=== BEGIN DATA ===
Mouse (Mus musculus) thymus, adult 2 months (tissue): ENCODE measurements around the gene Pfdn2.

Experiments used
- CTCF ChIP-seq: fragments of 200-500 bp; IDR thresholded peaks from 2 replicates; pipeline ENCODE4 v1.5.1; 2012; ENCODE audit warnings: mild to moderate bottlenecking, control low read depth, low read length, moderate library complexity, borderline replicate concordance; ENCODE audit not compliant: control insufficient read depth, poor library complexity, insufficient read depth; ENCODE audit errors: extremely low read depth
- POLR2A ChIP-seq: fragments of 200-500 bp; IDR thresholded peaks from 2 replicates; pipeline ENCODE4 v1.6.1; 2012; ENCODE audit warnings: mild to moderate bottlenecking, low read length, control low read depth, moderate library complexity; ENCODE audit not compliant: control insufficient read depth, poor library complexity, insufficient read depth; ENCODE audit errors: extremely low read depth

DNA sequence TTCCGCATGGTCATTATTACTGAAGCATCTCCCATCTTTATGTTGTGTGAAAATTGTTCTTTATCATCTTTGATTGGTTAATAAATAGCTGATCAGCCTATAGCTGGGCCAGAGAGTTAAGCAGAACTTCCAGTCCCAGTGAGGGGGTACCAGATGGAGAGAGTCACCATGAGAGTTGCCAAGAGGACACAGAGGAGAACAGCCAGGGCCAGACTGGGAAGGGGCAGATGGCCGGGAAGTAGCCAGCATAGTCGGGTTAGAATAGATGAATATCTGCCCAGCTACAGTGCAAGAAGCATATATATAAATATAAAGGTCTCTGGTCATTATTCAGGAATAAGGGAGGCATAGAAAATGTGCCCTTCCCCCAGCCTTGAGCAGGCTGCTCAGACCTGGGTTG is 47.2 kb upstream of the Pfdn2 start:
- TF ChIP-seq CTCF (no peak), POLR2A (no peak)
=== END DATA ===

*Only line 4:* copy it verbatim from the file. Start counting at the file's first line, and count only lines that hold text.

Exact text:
- POLR2A ChIP-seq: fragments of 200-500 bp; IDR thresholded peaks from 2 replicates; pipeline ENCODE4 v1.6.1; 2012; ENCODE audit warnings: mild to moderate bottlenecking, low read length, control low read depth, moderate library complexity; ENCODE audit not compliant: control insufficient read depth, poor library complexity, insufficient read depth; ENCODE audit errors: extremely low read depth